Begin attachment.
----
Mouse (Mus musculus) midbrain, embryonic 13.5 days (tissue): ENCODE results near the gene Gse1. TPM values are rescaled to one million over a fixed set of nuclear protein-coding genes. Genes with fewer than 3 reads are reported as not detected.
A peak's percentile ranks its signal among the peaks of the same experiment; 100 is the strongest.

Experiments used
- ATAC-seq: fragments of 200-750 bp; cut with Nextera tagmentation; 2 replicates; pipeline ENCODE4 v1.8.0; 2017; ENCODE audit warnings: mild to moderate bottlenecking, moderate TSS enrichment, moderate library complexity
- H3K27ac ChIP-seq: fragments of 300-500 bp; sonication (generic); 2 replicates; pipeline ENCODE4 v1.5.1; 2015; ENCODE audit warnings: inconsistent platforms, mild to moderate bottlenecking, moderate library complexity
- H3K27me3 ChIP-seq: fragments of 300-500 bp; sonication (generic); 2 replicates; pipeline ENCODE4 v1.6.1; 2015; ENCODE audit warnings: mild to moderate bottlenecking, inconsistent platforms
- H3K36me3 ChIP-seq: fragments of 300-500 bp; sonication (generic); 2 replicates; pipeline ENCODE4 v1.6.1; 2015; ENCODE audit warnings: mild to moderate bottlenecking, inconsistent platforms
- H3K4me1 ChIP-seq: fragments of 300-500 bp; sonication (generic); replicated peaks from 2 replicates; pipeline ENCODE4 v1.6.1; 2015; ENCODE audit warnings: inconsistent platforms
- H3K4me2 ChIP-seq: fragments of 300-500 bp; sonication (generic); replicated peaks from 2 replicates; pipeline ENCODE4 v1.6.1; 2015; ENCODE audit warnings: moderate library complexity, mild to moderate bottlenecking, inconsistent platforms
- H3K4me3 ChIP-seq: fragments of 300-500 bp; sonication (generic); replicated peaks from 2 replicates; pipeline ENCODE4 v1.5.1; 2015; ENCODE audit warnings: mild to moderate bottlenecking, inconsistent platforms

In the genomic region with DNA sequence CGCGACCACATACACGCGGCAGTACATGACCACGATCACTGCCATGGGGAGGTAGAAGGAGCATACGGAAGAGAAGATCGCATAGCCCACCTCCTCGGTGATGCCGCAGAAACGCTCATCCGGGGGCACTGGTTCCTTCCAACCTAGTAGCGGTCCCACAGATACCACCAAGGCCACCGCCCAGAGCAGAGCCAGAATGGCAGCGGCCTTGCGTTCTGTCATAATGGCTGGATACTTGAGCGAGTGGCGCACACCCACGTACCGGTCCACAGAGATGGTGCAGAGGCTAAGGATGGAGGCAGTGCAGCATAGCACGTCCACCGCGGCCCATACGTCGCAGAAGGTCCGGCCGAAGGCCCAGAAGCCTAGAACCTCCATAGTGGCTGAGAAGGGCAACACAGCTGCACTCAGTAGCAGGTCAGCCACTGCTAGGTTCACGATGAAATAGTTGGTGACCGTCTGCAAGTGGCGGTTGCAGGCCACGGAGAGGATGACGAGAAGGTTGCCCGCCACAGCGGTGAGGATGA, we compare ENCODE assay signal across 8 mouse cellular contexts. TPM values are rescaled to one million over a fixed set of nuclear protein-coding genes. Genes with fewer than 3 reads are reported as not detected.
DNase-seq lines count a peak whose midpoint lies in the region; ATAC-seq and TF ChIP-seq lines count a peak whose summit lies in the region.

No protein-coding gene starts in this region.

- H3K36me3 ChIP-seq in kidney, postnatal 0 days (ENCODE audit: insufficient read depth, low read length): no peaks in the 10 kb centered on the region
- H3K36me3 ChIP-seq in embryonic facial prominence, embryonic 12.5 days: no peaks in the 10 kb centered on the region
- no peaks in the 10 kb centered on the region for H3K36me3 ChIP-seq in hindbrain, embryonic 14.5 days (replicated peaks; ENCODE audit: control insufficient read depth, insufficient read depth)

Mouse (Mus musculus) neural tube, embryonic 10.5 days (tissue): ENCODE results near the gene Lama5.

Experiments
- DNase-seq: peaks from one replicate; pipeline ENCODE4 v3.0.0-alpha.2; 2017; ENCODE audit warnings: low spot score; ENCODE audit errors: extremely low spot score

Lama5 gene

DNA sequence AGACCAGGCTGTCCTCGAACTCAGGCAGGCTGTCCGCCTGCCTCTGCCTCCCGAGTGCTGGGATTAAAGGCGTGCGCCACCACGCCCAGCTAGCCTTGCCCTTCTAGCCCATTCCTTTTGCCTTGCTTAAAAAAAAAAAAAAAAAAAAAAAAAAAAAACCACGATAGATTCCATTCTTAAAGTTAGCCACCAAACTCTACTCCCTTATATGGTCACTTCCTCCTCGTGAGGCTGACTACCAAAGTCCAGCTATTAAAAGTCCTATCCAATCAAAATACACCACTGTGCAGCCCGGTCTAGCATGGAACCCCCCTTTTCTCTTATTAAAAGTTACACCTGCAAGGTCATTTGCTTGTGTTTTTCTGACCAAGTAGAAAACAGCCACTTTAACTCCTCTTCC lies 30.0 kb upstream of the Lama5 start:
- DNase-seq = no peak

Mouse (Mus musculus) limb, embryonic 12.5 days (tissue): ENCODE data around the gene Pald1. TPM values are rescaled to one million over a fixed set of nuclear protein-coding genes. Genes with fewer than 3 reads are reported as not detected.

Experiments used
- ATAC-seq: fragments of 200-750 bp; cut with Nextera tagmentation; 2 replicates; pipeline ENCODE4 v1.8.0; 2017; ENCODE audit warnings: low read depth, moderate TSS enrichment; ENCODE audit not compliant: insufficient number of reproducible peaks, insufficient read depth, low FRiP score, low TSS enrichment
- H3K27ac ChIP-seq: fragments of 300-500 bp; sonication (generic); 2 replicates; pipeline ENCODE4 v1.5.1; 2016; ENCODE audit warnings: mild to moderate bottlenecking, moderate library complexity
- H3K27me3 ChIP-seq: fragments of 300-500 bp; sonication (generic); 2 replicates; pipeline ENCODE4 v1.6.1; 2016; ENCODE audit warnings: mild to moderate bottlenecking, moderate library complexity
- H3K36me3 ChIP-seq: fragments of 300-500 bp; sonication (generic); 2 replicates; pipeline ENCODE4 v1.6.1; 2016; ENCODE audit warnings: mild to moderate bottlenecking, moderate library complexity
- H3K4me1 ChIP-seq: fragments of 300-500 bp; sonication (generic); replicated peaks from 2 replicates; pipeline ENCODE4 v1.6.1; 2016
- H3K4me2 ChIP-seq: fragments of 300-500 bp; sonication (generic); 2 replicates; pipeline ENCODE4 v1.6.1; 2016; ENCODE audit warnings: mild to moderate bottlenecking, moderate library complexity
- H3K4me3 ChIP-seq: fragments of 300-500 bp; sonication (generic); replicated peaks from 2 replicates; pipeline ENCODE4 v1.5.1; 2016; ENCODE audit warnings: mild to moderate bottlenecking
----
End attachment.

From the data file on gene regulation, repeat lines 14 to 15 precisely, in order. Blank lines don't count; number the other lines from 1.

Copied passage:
- H3K36me3 ChIP-seq in kidney, postnatal 0 days (ENCODE audit: insufficient read depth, low read length): no peaks in the 10 kb centered on the region
- H3K36me3 ChIP-seq in embryonic facial prominence, embryonic 12.5 days: no peaks in the 10 kb centered on the region